As time runs out for the Super Committee of twelve House and Senate Members to strike a deal to reduce the federal deficit by $1.5 trillion, there is growing concern that failure by the committee would trigger a sequestration (automatic cut) of $600 billion or more at the Defense Department. This would be on top of $850 billion in cuts over a decade already announced by the Obama Administration, including cancelling 50 weapons programs, as national security expert Peter Brookes explained recently on these pages.
The Super Committee idea and the threat of automatic cuts through a sequester was a component of the compromise reached last summer to increase the federal debt ceiling.
The good news – maybe – is that, "Several members of Congress, especially Republicans on the House and Senate Armed Services Committees, are readying legislation that would undo the automatic across-the-board cuts" according to a New York Times report.
Mike Conaway (R-TX), a member of the House Armed Services Committee, said "most of us will move heaven and earth to find an alternative that prevents a sequester from happening." That assessment is shared by many Democrats, too. John Garamendi (D-CA) was adamant. "The sequester will never take place," he said. "It's not going to happen."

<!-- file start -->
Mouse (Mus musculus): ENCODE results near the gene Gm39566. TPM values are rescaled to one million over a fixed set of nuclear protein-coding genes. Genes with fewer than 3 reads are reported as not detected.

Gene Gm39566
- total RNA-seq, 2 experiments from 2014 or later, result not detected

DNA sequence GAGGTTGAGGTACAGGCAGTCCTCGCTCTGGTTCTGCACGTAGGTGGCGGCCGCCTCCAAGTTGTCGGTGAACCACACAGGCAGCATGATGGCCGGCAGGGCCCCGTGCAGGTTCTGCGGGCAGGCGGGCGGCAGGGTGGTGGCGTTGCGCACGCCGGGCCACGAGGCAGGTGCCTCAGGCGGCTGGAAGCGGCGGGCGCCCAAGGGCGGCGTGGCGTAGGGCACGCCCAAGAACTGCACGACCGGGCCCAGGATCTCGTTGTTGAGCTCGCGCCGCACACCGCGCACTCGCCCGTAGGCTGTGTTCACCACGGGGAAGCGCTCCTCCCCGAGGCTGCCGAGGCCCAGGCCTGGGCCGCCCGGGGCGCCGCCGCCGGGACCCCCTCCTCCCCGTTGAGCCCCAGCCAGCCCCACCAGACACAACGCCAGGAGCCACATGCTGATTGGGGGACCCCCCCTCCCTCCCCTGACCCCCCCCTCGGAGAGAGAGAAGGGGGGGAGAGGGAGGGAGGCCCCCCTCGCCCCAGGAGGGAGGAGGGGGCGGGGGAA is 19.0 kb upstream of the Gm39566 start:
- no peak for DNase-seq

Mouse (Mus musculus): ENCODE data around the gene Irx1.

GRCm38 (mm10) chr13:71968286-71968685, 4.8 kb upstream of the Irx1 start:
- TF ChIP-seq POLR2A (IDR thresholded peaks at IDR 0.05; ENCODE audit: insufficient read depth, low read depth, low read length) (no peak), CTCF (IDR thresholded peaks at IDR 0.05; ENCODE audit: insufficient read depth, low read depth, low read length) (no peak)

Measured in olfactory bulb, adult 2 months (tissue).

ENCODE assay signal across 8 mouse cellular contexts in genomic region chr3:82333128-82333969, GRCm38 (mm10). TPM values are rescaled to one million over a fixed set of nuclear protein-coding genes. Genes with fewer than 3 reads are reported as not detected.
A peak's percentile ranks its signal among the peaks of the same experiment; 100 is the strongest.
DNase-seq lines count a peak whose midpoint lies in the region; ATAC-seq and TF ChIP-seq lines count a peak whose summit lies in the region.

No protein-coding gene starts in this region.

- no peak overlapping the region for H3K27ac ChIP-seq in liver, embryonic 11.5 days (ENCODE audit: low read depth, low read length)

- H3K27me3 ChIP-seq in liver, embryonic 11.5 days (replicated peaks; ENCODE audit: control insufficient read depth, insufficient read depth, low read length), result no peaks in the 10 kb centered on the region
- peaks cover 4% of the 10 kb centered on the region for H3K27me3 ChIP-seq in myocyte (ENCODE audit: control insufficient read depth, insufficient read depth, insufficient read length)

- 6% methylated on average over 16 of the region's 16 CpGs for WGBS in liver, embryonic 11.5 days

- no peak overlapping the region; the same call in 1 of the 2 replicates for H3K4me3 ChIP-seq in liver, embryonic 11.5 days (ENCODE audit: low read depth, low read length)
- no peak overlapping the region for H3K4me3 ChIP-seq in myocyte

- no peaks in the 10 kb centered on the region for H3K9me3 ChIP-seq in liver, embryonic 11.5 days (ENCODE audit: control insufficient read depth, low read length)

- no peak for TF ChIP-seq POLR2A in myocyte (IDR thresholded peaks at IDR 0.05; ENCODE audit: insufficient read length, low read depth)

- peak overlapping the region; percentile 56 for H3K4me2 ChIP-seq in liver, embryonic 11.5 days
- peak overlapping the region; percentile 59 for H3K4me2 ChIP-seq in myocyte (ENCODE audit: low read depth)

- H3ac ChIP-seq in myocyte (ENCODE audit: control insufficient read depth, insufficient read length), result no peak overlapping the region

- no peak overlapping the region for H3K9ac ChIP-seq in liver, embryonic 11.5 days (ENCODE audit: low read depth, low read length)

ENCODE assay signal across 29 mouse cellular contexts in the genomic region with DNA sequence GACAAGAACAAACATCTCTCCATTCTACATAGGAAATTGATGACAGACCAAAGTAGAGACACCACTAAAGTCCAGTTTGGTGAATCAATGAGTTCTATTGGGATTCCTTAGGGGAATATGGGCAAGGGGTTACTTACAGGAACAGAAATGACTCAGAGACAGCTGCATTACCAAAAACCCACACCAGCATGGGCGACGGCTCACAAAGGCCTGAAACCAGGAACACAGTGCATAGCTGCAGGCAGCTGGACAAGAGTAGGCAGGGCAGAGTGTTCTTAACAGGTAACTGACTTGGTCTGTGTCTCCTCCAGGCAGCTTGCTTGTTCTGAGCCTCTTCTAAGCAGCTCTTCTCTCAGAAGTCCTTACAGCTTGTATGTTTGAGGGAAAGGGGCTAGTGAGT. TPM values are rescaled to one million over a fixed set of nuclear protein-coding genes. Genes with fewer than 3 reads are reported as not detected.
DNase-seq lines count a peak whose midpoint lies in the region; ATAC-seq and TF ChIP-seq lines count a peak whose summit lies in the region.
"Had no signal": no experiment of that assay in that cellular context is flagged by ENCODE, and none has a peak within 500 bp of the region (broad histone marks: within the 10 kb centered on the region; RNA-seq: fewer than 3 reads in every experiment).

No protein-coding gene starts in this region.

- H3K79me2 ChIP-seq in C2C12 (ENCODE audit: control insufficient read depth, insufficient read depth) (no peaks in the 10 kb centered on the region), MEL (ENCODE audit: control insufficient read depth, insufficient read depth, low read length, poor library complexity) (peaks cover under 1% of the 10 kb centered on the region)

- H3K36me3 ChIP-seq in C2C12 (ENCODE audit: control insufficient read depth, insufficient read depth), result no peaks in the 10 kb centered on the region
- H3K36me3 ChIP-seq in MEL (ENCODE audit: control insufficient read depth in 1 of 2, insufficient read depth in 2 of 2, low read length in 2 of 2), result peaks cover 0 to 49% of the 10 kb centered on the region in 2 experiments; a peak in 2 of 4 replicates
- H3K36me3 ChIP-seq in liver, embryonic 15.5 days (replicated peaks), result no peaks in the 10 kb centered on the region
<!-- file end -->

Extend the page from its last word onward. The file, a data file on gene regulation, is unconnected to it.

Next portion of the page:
Senator Carl Levin, the Democrat Chairman of the Senate Armed Services Committee, says that the announced Pentagon cuts will be "very difficult to meet already," and so he, too, opposes further defense cuts through the sequester trigger.
The Joint Chiefs of Staff warned Congress in early November of the severe consequences to troop strength and defense capabilities if further cuts are mandated. Obama's Secretary of Defense, Leon Panetta, agreed saying that additional cuts "would do serious damage to our ability to be able to make the kind of changes in our defense structure that are responsible and that do protect this country for the future."